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Intuition, Imagination, and Philosophical Methodology$
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Tamar Szabó Gendler

Print publication date: 2010

Print ISBN-13: 9780199589760

Published to Oxford Scholarship Online: January 2011

DOI: 10.1093/acprof:oso/9780199589760.001.0001

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PRINTED FROM OXFORD SCHOLARSHIP ONLINE (oxford.universitypressscholarship.com). (c) Copyright Oxford University Press, 2021. All Rights Reserved. An individual user may print out a PDF of a single chapter of a monograph in OSO for personal use. date: 06 December 2021

Genuine Rational Fictional Emotions

Genuine Rational Fictional Emotions

(p.227) 11 Genuine Rational Fictional Emotions
Intuition, Imagination, and Philosophical Methodology

Tamar Szabó Gendler (Contributor Webpage)

Oxford University Press

This chapter offers an account of the paradox of fictional emotions: the puzzle of why we seem to feel genuine emotions in response to descriptions of characters that we know to be fictional. It draws on neuroscientific work by Antonio Damasio showing that patients with damage to the ventromedial prefrontal cortex typically show a pair of deficits: they lack autonomic (but not cognitive) responses to emotionally disturbing images, and they reveal a marked tendency to engage in high‐risk behavior despite describing themselves as fully aware of its inadvisability. This suggests that subjects who lack somatized emotional responses to imagined courses of action are unable to translate knowledge of their advantages and disadvantages into action‐guiding behavior, which in turn suggests that the capacity to respond emotionally to merely imagined situations is central to practical reasoning. This means that in a well‐functioning mind, even when content is explicitly and consciously represented as imaginary or hypothetical, a vivid emotional response is to be expected.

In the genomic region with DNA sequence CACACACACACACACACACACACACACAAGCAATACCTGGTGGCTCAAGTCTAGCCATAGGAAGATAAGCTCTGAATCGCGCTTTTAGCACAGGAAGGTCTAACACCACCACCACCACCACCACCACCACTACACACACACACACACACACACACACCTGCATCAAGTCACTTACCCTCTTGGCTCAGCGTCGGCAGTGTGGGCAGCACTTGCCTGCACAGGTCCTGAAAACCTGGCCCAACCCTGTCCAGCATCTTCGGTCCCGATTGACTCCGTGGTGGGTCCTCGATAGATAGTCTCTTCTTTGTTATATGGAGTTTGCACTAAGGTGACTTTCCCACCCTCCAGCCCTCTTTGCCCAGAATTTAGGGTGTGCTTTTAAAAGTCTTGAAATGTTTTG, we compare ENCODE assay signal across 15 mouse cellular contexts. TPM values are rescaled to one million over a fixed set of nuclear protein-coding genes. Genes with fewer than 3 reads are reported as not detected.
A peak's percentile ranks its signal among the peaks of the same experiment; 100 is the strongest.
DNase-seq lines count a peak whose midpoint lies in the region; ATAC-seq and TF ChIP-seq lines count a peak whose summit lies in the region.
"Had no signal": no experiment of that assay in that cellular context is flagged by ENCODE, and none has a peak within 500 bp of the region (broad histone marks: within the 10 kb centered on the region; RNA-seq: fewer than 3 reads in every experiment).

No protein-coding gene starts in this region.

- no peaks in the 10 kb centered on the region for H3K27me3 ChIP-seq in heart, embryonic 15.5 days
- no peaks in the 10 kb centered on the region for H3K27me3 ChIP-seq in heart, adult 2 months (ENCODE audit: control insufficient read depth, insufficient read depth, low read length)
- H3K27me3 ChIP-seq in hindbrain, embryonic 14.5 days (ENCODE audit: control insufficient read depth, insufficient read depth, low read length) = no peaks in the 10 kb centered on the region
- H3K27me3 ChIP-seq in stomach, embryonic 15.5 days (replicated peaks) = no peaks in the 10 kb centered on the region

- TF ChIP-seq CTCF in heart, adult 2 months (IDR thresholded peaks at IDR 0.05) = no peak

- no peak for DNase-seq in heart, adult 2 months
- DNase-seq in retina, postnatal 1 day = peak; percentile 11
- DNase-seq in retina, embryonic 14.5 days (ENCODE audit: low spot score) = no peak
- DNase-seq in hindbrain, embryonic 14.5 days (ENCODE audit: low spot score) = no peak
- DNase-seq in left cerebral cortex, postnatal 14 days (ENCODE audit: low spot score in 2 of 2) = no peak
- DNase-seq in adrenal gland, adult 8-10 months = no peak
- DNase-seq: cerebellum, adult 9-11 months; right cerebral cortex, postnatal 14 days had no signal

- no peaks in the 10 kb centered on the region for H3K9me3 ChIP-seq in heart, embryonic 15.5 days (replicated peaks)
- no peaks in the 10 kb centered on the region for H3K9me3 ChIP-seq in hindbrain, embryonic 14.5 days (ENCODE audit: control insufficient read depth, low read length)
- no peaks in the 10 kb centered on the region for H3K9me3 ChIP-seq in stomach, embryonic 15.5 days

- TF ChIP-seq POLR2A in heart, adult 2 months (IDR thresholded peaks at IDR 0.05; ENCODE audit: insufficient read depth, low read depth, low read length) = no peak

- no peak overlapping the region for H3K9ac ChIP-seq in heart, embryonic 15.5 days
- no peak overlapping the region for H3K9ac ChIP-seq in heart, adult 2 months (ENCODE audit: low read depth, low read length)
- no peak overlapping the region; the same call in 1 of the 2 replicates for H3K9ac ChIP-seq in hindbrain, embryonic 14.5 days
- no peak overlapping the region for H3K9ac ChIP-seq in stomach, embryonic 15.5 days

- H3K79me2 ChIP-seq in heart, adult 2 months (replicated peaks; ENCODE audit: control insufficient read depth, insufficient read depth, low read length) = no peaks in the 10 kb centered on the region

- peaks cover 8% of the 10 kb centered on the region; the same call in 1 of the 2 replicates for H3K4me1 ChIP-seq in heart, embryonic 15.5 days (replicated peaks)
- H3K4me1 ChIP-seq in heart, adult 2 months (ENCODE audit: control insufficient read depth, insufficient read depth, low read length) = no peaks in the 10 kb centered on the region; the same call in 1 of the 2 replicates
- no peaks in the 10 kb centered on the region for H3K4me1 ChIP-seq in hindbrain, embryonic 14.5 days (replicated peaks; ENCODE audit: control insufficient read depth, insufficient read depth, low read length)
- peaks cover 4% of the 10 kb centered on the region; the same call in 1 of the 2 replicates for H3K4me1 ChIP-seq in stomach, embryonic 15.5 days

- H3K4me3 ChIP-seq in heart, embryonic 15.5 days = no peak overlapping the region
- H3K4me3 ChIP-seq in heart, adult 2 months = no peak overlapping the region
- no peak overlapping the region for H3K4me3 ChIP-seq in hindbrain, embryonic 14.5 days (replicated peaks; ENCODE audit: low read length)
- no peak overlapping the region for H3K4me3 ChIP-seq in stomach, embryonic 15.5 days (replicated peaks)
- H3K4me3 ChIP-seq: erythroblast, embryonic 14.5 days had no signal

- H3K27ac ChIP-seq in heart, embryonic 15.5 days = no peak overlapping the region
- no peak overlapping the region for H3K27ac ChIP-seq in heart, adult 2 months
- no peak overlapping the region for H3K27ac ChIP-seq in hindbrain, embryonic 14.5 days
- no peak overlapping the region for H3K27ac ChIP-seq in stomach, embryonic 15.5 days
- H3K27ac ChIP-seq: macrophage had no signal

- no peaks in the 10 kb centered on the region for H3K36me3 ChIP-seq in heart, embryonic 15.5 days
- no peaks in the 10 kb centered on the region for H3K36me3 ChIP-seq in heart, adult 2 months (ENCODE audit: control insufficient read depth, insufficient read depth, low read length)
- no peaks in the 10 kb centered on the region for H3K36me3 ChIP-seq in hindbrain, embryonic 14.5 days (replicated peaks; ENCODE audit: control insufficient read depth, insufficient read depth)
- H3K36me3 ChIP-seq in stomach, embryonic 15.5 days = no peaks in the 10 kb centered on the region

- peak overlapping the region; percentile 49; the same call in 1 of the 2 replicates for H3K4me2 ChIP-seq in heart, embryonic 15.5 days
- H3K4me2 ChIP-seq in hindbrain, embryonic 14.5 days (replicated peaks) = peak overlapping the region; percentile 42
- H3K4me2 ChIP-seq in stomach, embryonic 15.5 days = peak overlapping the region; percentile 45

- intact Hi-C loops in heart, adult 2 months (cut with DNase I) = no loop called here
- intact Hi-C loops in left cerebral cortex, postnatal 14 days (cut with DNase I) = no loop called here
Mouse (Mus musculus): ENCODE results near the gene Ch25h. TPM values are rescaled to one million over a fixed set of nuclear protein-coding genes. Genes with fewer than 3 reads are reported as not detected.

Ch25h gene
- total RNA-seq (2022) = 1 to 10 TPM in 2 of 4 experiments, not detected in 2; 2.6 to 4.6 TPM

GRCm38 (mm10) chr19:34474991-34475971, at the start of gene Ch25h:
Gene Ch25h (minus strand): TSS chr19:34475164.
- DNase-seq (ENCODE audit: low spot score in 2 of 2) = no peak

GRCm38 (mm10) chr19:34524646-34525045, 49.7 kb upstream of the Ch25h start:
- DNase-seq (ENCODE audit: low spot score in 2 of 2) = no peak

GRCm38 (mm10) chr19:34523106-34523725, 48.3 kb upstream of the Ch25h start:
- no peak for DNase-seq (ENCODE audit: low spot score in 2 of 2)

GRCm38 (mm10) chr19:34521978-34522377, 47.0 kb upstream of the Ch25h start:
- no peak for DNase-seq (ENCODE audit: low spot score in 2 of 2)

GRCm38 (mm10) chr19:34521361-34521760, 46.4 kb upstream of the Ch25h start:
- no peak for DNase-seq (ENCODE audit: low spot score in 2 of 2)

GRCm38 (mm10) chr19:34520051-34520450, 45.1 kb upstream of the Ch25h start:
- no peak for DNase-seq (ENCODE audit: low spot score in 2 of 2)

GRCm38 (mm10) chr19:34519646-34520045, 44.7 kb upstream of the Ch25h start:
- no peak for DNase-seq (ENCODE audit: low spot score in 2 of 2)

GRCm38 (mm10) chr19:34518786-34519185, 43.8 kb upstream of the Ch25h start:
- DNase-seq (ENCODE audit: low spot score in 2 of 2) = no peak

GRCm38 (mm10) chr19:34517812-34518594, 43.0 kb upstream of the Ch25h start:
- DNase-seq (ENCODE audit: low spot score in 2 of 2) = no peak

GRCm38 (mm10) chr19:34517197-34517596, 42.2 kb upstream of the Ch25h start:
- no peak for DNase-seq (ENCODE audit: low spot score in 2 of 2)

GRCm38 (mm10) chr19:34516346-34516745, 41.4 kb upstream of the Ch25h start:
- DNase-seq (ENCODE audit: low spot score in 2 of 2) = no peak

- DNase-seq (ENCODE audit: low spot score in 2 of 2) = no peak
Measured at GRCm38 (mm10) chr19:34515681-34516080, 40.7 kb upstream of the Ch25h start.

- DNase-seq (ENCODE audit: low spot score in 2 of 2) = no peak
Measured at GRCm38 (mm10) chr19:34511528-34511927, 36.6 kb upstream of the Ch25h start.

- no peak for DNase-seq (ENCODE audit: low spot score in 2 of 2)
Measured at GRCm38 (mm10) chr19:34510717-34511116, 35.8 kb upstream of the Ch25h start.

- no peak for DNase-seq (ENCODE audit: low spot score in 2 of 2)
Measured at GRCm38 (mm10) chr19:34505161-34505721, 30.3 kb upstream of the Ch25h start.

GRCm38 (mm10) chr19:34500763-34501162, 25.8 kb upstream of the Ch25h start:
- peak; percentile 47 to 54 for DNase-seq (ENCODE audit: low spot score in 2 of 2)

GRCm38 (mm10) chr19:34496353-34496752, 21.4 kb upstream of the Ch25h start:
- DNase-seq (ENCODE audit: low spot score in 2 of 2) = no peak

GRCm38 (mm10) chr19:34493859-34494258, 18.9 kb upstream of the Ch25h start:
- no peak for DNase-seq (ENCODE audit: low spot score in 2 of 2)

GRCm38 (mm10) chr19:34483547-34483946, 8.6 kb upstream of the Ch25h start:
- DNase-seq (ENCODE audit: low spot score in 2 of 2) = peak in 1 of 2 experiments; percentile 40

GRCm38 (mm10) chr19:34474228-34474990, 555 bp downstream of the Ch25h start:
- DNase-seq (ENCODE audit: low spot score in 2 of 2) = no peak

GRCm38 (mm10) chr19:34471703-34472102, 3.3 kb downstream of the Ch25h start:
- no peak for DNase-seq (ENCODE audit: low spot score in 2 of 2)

Keywords:   paradox of fictional emotions, Antonio Damasio, somatically encoded response, emotion, imagination, neuroscience

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